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Thoughts about Decision Making in Government

The views expressed are those of the author and do not necessarily reflect the views of ASPA as an organization.

By John Pearson
February 12, 2018

Persons at all levels in public administration are constantly making decisions, large and small. A supervisor needs to decide whether to approve an employee’s leave request or an employee’s telework request. A program official at the Social Security Administration needs to decide to approve a social security disability claim. A middle manager needs to decide whether a new computer system is a “go” or “no go.” A top management official needs to decide whether to sign off on a new agency policy. A president needs to decide whether to sign a new executive order. A Member of Congress needs to decide how to vote on a controversial issue.

In my observation, public administrators go through a two-step process in making decisions. First, they determine what the applicable law requires. If they have discretion, they make decisions pretty much like everyone else. They nearly always attempt to maximize utility as best they can, taking into account the facts, as they understand them, and weighing the values that seem relevant (public values and personal values).  This doesn’t mean decisions are completely rational or not subject to criticism. It just means that administrators arrive at a decision that seems to have maximum value, all things considered.

In many situations, the law does not allow any discretion. I recall agency lawyers often told the program staff that the law required a particular result. Managers rarely deviated from these legal opinions. They didn’t want to be in the position of losing support from the legal staff and possibly doing something improper.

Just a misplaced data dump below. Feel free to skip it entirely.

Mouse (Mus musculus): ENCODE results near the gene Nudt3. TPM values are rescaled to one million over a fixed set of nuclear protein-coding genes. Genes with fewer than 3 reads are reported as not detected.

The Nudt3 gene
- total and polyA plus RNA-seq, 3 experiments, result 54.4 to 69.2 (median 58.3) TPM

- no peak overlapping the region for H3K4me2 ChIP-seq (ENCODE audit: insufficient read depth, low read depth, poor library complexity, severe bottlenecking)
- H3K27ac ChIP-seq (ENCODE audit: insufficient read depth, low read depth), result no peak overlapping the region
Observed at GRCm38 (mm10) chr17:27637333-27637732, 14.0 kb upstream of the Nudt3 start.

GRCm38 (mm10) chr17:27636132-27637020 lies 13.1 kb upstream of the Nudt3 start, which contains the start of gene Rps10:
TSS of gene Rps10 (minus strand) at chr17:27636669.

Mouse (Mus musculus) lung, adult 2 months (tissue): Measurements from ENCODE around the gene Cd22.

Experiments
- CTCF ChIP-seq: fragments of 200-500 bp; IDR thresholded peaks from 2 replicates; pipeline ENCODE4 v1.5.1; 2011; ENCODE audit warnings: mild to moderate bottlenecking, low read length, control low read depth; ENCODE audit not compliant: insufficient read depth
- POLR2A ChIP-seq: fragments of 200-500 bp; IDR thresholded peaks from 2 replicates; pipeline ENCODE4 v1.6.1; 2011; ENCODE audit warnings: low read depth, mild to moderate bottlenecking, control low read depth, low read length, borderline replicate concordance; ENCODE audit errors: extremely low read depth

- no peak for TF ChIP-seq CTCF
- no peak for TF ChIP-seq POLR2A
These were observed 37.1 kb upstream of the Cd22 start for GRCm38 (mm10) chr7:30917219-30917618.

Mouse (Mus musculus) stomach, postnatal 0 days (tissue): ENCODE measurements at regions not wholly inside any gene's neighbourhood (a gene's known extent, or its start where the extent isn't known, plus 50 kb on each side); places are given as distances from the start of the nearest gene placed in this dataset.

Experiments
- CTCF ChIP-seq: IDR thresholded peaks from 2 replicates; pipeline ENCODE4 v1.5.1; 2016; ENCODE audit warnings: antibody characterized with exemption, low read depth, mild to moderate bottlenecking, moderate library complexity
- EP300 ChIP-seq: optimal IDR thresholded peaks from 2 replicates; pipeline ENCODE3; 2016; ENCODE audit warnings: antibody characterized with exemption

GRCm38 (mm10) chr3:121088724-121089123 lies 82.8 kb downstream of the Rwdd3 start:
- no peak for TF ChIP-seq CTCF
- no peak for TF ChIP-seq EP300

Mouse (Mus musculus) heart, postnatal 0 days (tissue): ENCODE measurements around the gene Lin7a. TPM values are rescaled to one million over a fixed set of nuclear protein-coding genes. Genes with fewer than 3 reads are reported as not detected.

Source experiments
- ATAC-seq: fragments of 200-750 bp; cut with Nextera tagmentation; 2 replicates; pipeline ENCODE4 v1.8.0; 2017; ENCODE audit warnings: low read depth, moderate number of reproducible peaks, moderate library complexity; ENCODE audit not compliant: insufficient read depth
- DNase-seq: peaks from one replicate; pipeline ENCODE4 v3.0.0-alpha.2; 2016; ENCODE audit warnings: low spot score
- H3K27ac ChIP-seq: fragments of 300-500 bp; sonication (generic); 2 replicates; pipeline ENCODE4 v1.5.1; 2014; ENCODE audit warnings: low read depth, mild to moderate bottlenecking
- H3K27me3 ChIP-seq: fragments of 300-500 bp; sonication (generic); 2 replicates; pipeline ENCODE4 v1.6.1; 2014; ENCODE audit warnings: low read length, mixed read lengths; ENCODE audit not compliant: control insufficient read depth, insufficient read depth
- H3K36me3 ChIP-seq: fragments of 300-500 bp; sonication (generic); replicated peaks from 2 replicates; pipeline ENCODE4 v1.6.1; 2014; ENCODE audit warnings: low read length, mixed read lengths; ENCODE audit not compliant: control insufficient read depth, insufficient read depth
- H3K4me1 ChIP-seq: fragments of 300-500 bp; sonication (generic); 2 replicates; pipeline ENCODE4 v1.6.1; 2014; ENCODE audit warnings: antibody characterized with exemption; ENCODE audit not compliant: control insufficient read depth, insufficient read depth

In such decisions where there is no discretion, no one is maximizing utility. These decisions are based solely on legal analysis. This is an exercise in the logic of the law, an analysis of the exact meaning of words in a statute. It has nothing to do with common sense or what seems best or fair. A vast number of routine government decisions are of this type. For example, a person’s social security benefit is based on a complex formula derived from legislation.

The rules required to implement legislation have been determined by agency headquarters officials and are spelled in regulations, manuals, training guides and other documents. The employees of the Internal Revenue Service or the Social Security Administration, for example, must internalize what the rules are or constantly refer to written policy guidance to determine the correct action or advice.

Recently, I bought a car. I did some internet research on two sedans from different manufacturers. After narrowing it down to one sedan, I made two trips to the dealer and test-drove three styles out of 12 available styles. There was significant price variation. I didn’t have nearly all the information (facts) about these three cars or sedans in general that I could have had. I knew my primary values were cost, reliability and safety features. In the end, the safety features dominated my decision and I wound up paying more than I originally expected. I also experienced time pressure in making this decision.